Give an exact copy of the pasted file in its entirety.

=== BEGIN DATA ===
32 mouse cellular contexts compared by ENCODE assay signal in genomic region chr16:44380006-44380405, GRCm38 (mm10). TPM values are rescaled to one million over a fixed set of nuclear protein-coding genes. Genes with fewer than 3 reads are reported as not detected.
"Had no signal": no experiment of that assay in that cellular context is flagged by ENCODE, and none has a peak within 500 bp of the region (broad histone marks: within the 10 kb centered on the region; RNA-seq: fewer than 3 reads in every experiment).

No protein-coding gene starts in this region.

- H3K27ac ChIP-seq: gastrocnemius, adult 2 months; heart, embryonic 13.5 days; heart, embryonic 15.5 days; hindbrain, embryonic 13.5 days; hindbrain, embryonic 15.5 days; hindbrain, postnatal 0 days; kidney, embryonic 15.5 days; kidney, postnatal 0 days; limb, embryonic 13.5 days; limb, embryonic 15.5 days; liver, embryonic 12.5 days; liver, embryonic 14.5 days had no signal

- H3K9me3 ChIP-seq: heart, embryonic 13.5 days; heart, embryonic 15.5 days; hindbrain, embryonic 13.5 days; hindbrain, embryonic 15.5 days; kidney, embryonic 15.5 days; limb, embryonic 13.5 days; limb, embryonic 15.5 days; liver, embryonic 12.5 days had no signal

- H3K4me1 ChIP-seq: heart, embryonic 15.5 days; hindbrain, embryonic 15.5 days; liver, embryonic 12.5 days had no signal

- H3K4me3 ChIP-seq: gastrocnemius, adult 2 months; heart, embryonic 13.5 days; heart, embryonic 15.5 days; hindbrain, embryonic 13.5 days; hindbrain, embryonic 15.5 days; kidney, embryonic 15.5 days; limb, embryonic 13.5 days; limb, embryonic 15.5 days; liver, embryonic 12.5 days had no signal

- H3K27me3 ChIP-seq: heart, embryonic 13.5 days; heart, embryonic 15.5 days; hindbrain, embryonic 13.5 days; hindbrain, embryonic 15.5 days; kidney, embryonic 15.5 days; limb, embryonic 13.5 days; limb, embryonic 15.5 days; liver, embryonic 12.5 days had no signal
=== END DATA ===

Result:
32 mouse cellular contexts compared by ENCODE assay signal in genomic region chr16:44380006-44380405, GRCm38 (mm10). TPM values are rescaled to one million over a fixed set of nuclear protein-coding genes. Genes with fewer than 3 reads are reported as not detected.
"Had no signal": no experiment of that assay in that cellular context is flagged by ENCODE, and none has a peak within 500 bp of the region (broad histone marks: within the 10 kb centered on the region; RNA-seq: fewer than 3 reads in every experiment).

No protein-coding gene starts in this region.

- H3K27ac ChIP-seq: gastrocnemius, adult 2 months; heart, embryonic 13.5 days; heart, embryonic 15.5 days; hindbrain, embryonic 13.5 days; hindbrain, embryonic 15.5 days; hindbrain, postnatal 0 days; kidney, embryonic 15.5 days; kidney, postnatal 0 days; limb, embryonic 13.5 days; limb, embryonic 15.5 days; liver, embryonic 12.5 days; liver, embryonic 14.5 days had no signal

- H3K9me3 ChIP-seq: heart, embryonic 13.5 days; heart, embryonic 15.5 days; hindbrain, embryonic 13.5 days; hindbrain, embryonic 15.5 days; kidney, embryonic 15.5 days; limb, embryonic 13.5 days; limb, embryonic 15.5 days; liver, embryonic 12.5 days had no signal

- H3K4me1 ChIP-seq: heart, embryonic 15.5 days; hindbrain, embryonic 15.5 days; liver, embryonic 12.5 days had no signal

- H3K4me3 ChIP-seq: gastrocnemius, adult 2 months; heart, embryonic 13.5 days; heart, embryonic 15.5 days; hindbrain, embryonic 13.5 days; hindbrain, embryonic 15.5 days; kidney, embryonic 15.5 days; limb, embryonic 13.5 days; limb, embryonic 15.5 days; liver, embryonic 12.5 days had no signal

- H3K27me3 ChIP-seq: heart, embryonic 13.5 days; heart, embryonic 15.5 days; hindbrain, embryonic 13.5 days; hindbrain, embryonic 15.5 days; kidney, embryonic 15.5 days; limb, embryonic 13.5 days; limb, embryonic 15.5 days; liver, embryonic 12.5 days had no signal